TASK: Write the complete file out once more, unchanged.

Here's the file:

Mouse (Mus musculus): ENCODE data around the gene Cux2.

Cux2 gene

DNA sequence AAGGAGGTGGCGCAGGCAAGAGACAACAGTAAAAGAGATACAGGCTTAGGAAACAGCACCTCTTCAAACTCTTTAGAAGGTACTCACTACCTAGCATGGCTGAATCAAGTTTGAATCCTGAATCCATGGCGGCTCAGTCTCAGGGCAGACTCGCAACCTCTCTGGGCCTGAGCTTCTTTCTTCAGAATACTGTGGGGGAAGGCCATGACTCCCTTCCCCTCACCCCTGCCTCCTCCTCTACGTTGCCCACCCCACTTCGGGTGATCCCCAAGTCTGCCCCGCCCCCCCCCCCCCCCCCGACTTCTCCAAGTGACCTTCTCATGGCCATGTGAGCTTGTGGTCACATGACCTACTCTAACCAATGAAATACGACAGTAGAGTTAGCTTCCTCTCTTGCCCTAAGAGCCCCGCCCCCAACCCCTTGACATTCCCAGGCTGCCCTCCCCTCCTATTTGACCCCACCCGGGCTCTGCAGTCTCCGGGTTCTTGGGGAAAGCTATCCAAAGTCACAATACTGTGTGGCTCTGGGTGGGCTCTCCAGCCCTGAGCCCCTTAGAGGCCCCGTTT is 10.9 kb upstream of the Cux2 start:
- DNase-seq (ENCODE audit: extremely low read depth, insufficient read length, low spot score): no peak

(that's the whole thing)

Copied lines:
Mouse (Mus musculus): ENCODE data around the gene Cux2.

Cux2 gene

DNA sequence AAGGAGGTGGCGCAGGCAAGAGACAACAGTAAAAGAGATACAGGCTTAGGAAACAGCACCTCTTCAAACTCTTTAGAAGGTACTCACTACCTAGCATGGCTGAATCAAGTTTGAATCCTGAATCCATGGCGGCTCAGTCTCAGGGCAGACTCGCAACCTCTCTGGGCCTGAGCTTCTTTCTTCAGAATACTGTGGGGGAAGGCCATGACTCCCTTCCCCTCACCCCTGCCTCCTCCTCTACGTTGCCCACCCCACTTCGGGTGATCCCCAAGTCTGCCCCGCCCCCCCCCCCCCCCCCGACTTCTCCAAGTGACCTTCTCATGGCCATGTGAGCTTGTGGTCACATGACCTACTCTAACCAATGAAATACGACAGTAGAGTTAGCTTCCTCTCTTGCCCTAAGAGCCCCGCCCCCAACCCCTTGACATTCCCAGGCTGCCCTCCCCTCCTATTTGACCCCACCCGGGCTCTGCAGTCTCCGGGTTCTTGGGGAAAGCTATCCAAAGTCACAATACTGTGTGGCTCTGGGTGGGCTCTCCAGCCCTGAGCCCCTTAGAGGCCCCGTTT is 10.9 kb upstream of the Cux2 start:
- DNase-seq (ENCODE audit: extremely low read depth, insufficient read length, low spot score): no peak